In a separate post, we talked about the possible different attack vectors of DNS. That post is not entire complete, and there are many more creative ways to use DNS as an attack vector.
In this post however, we’re going to be looking at the more technical aspects of DNS, such as the protocols, byte sizes and ports, and things to look out for when doing threat hunting over DNS
Its common knowledge that the server running the DNS service will expose it on port 53. Clients that want to call the DNS service will therefore connect from a random high source port, to destination port 53. Even when performing a DNS zone transfer, the destination ports are still 53.
DNS queries mainly uses UDP protocol, but only if the query size is 512 bytes and below. Any traffic more than 512 bytes, and DNS switches over to TCP.
There are several benign reasons why a query would exceed 512 bytes, such as storing DNSSEC information, or SPF information. The two sets of information are usually stored in the DNS TXT field, which allows up to 255 characters in a single string, but can have multiple strings inside it.
DNS zone transfers is another reason for DNS to use the TCP protocol.
DNS Zone Transfer
A DNS zone transfer is the process of copying contents of a zone file from a primary DNS server (master) to the secondary DNS servers (slave). There are three types of transfers that can happen: Full Transfer, Incremental Transfer, and DNS Notify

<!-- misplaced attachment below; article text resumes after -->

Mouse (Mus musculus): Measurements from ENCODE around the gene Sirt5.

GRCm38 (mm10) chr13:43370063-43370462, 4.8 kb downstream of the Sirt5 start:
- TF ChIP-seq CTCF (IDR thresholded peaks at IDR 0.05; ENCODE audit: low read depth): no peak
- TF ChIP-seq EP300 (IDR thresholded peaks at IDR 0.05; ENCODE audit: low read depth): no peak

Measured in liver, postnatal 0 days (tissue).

Full transfers happen when you bring up a new DNS server which is in a blank slate. To perform a one time transfer of information to the new server, you would do a full transfer.
Incremental transfers happen when you already have a master and slave server running, and any new updates to the master server gets incrementally pushed down to the slaves to keep them synchronized.
DNS notify is not exactly a transfer mechanism, but a method to circumvent constant polling from secondary DNS servers to the primary DNS servers. Using DNS notify, new changes are pushed down from the master server instead.
By filtering your DNS queries to TCP, and observing the data being sent, we can then determine if the DNS over TCP protocols are suspicious or not.
DNS Threat Hunting
When looking for suspicious DNS queries, we want to be looking at artefacts and behavior, such as:
Artefacts: Ports used, Protocol used, size of DNS packet, Contents of query, replies, and TXT field.
Behavior: Connection behavior, length of Connection.
When monitoring DNS ports, it should be common behavior for the source port to be a random high port each time. If we observe a repeated use of a source port, it could indicate a more persistent service communicating to the DNS, which is unusual. This could be indicative of a DNS tunnel, where a service abuses the DNS protocol.
Connection times to the DNS should typically be short, as the mechanism involves a query and a reply. Any long lasting DNS connection, especially over TCP should be concerning.
We also want to be paying more attention to the protocols they use, and the type of information being store in the TXT and NULL records. Investigate all DNS TCP connections to see if the switch over from UDP is because of DNSSEC or SPF information.
Don’t be quick to dismiss unexplained TCP DNS as Zone Transfers. First, establish if the two IP addresses have a master or slave relationship, and if they are even DNS servers in the first place.